Malawi's bustling and colourful local markets sell everything from fruit and vegetables to arts & crafts, meat and traditional dress.
Community Volunteer Projects
Becoming a volunteer in Malawi's communities goes along way to provide a better future for Malawian people.
Cultural Places to Visit
Blantyre & Limbe
The largest urban area in Malawi, the conurbation of Blantyre & Limbe, is the country’s commercial capital.
Chintheche offers some of the best beaches on Lake Malawi, with a collection of luxury lodges right by the shore.
Chongoni Rock Art
In the forested granite hills around Dedza is the Chongoni Rock Art Area, a UNESCO World Heritage SIte. this is the densest cluster of ancient rock art found in central Africa.
Dedza is a town of interest for a variety of reasons. At 1600m (5300ft) it is the highest town in the country and sits in a beautiful landscape of forests and highlands.
Thirty miles north of Nkhotakota is the settlement of Dwangwa, a useful place to stock up and refuel when travelling up and down the lakeshore.
Dzalanyama Forest Reserve
Dzalanyama is approximately 40 km from Lilongwe and covers the steep range of hills which bear the same name. It's a beautiful natural environment to explore and enjoy.
Karonga is one of Lake Malawi's most northern towns. It is home to a wonderful new museum of cultural history and archeology.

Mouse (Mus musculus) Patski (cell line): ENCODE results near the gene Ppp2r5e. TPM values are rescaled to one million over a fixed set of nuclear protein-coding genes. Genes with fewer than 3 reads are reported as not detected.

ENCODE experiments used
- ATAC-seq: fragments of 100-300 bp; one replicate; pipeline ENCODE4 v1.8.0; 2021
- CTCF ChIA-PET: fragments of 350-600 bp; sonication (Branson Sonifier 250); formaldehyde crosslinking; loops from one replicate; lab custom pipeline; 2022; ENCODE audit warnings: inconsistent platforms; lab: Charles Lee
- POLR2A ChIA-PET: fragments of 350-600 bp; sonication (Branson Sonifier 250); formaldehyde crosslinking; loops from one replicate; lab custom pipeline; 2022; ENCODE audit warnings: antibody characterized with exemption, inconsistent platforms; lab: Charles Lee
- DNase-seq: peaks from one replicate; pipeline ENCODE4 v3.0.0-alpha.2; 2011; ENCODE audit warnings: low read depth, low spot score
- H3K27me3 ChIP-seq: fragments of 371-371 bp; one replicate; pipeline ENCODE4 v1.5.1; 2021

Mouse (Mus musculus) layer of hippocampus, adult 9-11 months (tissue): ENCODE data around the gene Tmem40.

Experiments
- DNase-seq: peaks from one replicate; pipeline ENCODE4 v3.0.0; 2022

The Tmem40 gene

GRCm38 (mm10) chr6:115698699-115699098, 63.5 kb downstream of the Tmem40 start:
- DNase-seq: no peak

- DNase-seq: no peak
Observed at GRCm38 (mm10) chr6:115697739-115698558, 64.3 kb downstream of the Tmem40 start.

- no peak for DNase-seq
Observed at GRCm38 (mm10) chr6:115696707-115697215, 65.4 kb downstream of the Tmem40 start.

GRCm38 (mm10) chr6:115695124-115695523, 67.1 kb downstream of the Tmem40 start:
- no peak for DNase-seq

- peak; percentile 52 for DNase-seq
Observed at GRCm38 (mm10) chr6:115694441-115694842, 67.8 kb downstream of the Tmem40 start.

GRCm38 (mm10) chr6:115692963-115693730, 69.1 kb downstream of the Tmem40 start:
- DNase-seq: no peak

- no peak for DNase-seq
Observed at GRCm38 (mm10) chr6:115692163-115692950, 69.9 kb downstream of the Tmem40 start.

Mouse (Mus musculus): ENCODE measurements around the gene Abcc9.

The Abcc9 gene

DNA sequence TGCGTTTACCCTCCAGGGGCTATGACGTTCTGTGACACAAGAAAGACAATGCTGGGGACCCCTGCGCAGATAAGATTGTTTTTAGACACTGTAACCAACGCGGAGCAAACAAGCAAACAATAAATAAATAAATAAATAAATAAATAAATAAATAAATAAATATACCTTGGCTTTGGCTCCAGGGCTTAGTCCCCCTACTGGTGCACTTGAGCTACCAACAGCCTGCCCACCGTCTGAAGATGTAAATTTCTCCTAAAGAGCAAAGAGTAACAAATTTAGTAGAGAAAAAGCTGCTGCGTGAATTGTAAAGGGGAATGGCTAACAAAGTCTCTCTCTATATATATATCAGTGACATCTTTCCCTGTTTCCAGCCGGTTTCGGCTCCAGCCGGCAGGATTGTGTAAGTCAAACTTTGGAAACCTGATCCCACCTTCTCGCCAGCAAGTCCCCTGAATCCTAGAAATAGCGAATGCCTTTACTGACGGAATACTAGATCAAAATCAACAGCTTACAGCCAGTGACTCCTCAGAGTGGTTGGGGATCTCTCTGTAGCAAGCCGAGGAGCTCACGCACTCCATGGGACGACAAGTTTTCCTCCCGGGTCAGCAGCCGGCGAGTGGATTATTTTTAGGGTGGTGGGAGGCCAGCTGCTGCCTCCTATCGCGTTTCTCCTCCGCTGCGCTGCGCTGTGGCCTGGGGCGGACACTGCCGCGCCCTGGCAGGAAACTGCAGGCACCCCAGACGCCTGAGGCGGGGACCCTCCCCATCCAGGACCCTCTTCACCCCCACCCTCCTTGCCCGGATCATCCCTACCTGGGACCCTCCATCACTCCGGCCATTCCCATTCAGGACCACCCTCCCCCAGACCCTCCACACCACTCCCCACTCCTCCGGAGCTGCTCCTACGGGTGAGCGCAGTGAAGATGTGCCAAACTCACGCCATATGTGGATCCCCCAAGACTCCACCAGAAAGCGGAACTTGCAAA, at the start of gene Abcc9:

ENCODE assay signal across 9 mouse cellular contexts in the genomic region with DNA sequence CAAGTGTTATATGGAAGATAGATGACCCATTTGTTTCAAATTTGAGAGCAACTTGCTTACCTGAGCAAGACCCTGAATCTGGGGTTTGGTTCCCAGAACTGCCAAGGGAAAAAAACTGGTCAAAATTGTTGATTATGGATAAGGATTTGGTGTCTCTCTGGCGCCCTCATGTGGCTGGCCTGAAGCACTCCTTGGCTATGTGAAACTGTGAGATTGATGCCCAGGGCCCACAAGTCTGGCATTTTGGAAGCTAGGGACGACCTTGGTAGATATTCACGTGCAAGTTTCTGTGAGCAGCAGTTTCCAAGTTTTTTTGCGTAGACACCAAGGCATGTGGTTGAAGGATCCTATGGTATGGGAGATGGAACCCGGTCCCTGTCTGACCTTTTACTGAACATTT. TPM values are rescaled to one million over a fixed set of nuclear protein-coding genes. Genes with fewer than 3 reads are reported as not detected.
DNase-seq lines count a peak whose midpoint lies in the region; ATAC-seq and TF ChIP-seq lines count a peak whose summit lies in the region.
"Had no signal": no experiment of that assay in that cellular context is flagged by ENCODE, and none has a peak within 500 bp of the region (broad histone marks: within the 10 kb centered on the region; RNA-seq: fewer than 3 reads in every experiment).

Likoma Island sits on the far side of the Lake Malawi in Mozambican waters. The island is home to stunning beaches and lodges, with access by boat or aircraft.
Lilongwe is Malawi’s capital. The Old Town is distinct and has the appearance of a traditional African settlement, whilst the City has much in common with other twentieth century urban developments around the world.
Livingstonia is a mission station established in 1894 by Robert Laws, a disciple of David Livingstone. Sited at 3000ft above Lake Malawi, there are stunning views across the Lake.
Liwonde National Park
Liwonde is perhaps the most popular of all of Malawi's game parks. The River Shire flows along its western border, allowing boat safaris to discover the Big 5 and an array of birdlife.
Lower Shire Valley
The Lower Shire Valley is an extension of the Rift Valley and home to no less than three national parks/wildlife reserves.
Manda Wilderness (Mozambique)
A massive 100,000 ha area of Mozambique land which runs to the eastern shore of Lake Malawi forms the Manda Wilderness Community Reserve.
Mangochi is sited between Lakes Malawi and Malombe and has a number of historical monuments dating back to the beginning of the twentieth century.